Roger Béteille and Henri Ziegler knew that if Airbus was to succeed it would have to crack the lucrative U.S. market. They decided on a courageous move – to take the A300 on a six-week odyssey across South and North America which would show the U.S. airlines what they would miss if they failed to buy.
It was to prove perhaps the most unusual sales expedition ever undertaken by an aircraft manufacturer. On board were the crews, sales team, engineers and spares needed for the trip. The A300 was also loaded with crates of the best champagne for the thousands of guests invited to view the aircraft at stopovers.
The A300 took off from Toulouse in September, 1973, for Dakar in West Africa and then flew across the Atlantic to Sao Paulo, Brazil. It went on to Florida, where it touched down on North American soil for the first time, and then to Mexico City and Chicago. Felix Kracht recalled: “The whole world thought we were mad because we arranged it without any support from abroad. But the trip went without a hitch and left a very good impression. It helped us a great deal.” In fact there was one small incident – a birdstrike caused minor damage to one of the engines, which had to be replaced in Chicago. But even then, the speed and ease of the replacement operation served to impress watching U.S. airlines that Airbus product support was up to the mark.
Another benefit to emerge from this imaginative adventure was that the A300 had made a strong impression on Frank Borman, the former Apollo astronaut who then headed Eastern Airlines, one of America’s “big four.” Within three years Borman’s support for Airbus would prove crucial to the consortium’s survival and help establish the basis for future success.
Expanding horizons with the A300B4
While the flight and ground tests of the A300B2 continued, Airbus began talking to Korean Airlines about producing a longer-range version, the B4. Airbus saw South-East Asia as a vital market ready to be opened up and Korean Airlines were the key. A year later, in September, 1974, Korean Airlines duly signed a contract to buy four A300B4s, with two options, becoming Airbus’ first non-European customer – a statement of faith which showed Airbus could win orders outside its home territory. (Following the first Air France order, Lufthansa had ordered three A300s with four options.)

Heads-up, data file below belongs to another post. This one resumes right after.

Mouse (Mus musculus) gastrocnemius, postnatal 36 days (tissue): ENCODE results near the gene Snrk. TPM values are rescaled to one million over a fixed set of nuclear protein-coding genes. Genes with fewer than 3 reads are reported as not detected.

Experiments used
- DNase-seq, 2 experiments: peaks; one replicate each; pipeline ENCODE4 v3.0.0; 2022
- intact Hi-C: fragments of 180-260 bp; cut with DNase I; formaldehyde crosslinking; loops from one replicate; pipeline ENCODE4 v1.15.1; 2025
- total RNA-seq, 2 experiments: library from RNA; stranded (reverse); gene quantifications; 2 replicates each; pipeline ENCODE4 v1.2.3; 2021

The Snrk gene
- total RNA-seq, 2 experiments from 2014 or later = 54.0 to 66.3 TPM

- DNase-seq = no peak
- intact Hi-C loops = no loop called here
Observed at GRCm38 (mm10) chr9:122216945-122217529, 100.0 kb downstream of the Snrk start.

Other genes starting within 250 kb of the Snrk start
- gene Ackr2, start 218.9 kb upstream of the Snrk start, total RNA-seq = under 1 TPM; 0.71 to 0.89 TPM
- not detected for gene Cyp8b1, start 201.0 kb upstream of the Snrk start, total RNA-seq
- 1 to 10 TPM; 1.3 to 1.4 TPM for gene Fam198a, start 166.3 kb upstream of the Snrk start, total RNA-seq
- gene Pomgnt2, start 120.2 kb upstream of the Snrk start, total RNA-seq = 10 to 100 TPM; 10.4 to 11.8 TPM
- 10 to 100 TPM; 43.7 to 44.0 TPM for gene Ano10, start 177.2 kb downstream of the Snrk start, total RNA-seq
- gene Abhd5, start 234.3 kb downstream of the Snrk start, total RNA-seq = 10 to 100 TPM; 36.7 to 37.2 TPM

French and German type certification for the A300 was obtained in March, 1974. And on 23 May, the first A300 to go into service made its initial commercial flight from Paris to London for Air France. Its economy, efficiency and technological standards in comparison to its rivals, the American tri-jets, were impressive. As Adam Brown, the former Vice President-Customer Affairs Directorate, put it: “An element of Airbus policy right from the start has been not to incorporate new technologies for their own sake but to carefully select meaningful applications which produce clear pay-offs in safety, operational capability and profitability benefits.
This approach enabled the A300, when it entered service, to offer airlines a 20% saving in direct operating costs per trip relative to the competing tri-jets.” Another factor, beyond the control of Airbus, contributed to the growing recognition among airlines that the A300 offered valuable economic advantages over its rivals. Not only did having one less engine considerably reduce the capital cost involved in buying the aircraft, but the A300’s fuel efficiency became increasingly important as the 1973 oil crisis began to bite and prices soared.
An aggressive approach to the market
Nevertheless, sales were slow. In 1975, the extrovert and gregarious Bernard Lathière took over from Henri Ziegler at the helm of Airbus and instigated an aggressive sales approach which would see a number of crucial deals clinched. One of these was with Indian Airlines, a deal negotiated by Ziegler just before handing the reins to his successor. In the face of fierce competition, Lathière paid a rapid visit to Delhi and famously played on his Indian heritage – he had been born in the country and was able to produce a picture of himself as a boy with Gandhi – to persuade the airline’s president to stick with Airbus and confirm its order for three A300s, with three options.
Other orders followed from South African Airways (four plus four options) and Air Inter (three). But then, despite the best efforts of Lathière and his team, sales dried up. For 18 months from December 1975 Airbus entered into what became known as its “black period” when virtually no deals were struck and the number of “whitetails” – aircraft built but not sold – began growing in Toulouse. Production dropped to just half an aircraft a month during this period. Béteille, Lathière and Kracht resisted calls from some quarters to shut down production altogether, knowing that if they did this it would be the end of Airbus. Instead they redoubled their efforts to sell the A300, concentrating heavily on markets in the Far East – Japan, Korea, China – while continuing their assault on U.S. airlines.
The so-called “Silk Road” strategy paid off. A deal with Thai Airways for two A300s with two options finally broke the sales deadlock in May, 1977 – Lathière having travelled to Bangkok to complete the deal despite an attempted coup in the country.